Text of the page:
Back in May, the USGA and R&A announced that they would launch a website for further study of driving distance, eliciting opinions from pros, amateurs, equipment makers and even the media.
It would be easier just to read our stories from the past decade or so, but whatever.
So, let me sum up the state of driving distance in the men’s professional game for you, ladies and gents of the governing bodies: Ball go far.
That statement, unlike the ball, doesn’t go far enough. The proof is in the Happy Gilmore-like driving numbers in pro golf.
Rory McIlroy leads the PGA Tour with an average of 320.0 yards per drive. With one event left, next week’s Tour Championship, he could become the first player to average 320 for a season.
He’s not alone in such rarefied air. Fourteen players average 310-plus yards, and 61 – 61! – average 300 or more. This stat doesn’t mean much, given that the Kapalua event is played on a mountain and the Mexico event was played at roughly 7,500 feet of altitude, but I’ll throw it out there for effect: There were 95 drives in excess of 400 yards on the PGA Tour.
The Tour’s average as a whole off the tee is 296.0, the highest ever.
Now here’s the really bad news for the USGA and R&A: The distance problem isn’t going away. In fact, it’s certain to get worse. Driving numbers on the Web.com Tour, the Class AAA to the PGA Tour’s major league, are even more Gilmoresque.
That tour averages 304.6 yards as a whole, 8.6 yards longer than the PGA Tour. Cameron Champ leads the Web.com Tour with an average of 342 yards per drive. That’s 342, average. Brandon Matthews is second at 333.7, and six other players are averaging more than 320 – longer than McIlroy, in other words – and 101 average in excess of 300.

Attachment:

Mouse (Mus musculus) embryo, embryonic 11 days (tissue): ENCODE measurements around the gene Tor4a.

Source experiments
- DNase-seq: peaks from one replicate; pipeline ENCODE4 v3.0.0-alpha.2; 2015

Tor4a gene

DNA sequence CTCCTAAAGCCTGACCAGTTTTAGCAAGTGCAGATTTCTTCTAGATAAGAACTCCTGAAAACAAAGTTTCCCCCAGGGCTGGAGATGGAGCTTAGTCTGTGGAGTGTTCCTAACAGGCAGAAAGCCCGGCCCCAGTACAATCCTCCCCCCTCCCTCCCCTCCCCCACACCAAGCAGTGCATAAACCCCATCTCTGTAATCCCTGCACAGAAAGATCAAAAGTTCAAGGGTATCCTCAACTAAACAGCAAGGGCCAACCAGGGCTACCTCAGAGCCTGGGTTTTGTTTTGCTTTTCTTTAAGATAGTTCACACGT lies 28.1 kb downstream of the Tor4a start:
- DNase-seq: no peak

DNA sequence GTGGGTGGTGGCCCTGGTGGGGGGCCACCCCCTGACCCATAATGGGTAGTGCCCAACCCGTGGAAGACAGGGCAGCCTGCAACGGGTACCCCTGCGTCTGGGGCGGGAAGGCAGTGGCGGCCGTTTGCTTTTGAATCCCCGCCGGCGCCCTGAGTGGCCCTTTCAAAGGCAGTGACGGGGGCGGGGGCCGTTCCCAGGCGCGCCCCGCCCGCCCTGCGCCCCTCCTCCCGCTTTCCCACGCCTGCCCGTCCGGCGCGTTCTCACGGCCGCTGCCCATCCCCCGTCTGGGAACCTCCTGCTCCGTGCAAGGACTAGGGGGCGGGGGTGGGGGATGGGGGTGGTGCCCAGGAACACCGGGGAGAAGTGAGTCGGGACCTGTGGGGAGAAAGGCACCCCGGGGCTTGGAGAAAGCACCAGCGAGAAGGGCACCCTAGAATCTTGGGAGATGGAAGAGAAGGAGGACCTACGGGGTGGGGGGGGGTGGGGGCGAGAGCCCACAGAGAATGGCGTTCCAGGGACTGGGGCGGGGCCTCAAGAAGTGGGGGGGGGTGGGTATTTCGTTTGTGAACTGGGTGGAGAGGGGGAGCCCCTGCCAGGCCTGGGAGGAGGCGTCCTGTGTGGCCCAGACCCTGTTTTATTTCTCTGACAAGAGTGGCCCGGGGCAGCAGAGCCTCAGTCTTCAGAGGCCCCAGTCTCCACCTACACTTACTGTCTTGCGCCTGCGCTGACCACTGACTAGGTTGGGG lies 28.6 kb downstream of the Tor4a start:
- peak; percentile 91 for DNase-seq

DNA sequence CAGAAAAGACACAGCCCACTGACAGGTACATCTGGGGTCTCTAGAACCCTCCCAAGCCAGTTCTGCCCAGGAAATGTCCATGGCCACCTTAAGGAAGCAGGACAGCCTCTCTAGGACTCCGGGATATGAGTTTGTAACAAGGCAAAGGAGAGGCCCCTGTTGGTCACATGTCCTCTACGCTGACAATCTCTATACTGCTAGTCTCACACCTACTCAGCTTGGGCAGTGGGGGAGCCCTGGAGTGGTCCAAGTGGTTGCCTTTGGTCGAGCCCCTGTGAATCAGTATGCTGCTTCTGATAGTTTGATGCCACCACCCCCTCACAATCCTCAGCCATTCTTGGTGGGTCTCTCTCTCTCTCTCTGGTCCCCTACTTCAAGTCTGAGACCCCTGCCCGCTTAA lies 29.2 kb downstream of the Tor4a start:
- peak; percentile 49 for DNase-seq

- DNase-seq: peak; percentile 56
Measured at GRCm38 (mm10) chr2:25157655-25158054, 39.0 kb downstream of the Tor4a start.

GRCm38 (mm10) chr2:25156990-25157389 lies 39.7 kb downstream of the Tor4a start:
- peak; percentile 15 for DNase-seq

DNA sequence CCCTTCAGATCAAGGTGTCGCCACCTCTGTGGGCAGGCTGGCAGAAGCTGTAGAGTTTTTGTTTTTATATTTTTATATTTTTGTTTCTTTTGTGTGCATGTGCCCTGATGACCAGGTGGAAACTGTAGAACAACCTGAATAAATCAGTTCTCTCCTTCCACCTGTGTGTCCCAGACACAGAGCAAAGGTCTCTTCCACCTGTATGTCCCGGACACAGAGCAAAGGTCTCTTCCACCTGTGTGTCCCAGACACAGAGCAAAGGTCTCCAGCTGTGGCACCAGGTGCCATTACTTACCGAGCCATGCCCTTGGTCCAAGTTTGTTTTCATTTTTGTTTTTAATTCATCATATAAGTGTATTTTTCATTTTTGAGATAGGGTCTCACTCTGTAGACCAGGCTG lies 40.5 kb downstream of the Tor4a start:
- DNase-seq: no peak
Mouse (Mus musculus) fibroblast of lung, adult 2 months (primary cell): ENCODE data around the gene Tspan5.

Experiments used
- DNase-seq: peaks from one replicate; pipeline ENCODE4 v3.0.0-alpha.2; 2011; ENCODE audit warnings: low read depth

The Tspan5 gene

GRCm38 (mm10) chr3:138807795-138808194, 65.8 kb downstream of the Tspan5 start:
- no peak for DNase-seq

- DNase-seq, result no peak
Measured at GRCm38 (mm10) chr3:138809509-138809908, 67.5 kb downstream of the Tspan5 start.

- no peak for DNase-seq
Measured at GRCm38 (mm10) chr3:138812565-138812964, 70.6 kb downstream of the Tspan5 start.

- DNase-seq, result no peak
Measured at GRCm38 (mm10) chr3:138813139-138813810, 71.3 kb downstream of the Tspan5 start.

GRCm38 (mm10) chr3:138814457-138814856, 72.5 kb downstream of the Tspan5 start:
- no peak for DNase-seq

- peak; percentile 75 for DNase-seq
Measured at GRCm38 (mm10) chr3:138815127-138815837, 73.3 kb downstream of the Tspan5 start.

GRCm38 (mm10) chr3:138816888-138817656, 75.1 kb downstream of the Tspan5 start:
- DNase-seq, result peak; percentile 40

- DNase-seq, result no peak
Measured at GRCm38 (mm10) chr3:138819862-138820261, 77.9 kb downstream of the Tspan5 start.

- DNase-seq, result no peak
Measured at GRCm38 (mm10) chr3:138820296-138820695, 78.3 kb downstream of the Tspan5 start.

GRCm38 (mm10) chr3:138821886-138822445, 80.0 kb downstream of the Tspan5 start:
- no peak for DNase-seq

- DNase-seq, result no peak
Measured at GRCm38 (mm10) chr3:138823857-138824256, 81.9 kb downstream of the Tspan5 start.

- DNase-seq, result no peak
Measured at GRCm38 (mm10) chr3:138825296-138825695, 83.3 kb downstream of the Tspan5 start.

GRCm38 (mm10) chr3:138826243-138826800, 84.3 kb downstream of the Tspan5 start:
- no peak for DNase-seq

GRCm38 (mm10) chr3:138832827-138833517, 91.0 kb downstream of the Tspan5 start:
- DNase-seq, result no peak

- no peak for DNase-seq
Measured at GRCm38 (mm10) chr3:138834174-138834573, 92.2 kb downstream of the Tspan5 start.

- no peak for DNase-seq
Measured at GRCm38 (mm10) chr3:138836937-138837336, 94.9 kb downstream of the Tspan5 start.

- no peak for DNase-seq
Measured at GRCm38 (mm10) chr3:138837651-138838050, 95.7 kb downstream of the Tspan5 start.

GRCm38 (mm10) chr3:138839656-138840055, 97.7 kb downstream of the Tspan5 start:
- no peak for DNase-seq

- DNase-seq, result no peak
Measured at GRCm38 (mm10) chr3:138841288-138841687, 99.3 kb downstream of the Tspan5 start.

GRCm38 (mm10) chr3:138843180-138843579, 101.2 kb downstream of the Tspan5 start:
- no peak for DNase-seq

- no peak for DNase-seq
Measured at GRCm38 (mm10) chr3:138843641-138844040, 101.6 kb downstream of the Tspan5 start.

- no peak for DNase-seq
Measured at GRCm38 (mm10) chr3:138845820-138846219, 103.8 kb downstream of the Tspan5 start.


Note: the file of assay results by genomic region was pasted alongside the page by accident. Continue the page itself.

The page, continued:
And remember, these guys aren’t the best golfers in the world. But they are the longest.
Jack Nicklaus, the late Arnold Palmer and others have ranted about the ball since before this century began. If the governing bodies were listening, they didn’t do anything. But luckily they did react to vital issues ruining the game such as anchored putting strokes (which they allowed for more than 30 years before suddenly banning them in 2016); rangefinders (which nearly every golfer in the world favors); green-reading books; and how long you get to look for a lost ball (three minutes next year instead of the traditional five, even though with distance increases, you might be looking 30 yards farther along the hole than in 2000, making the exact search area harder to locate).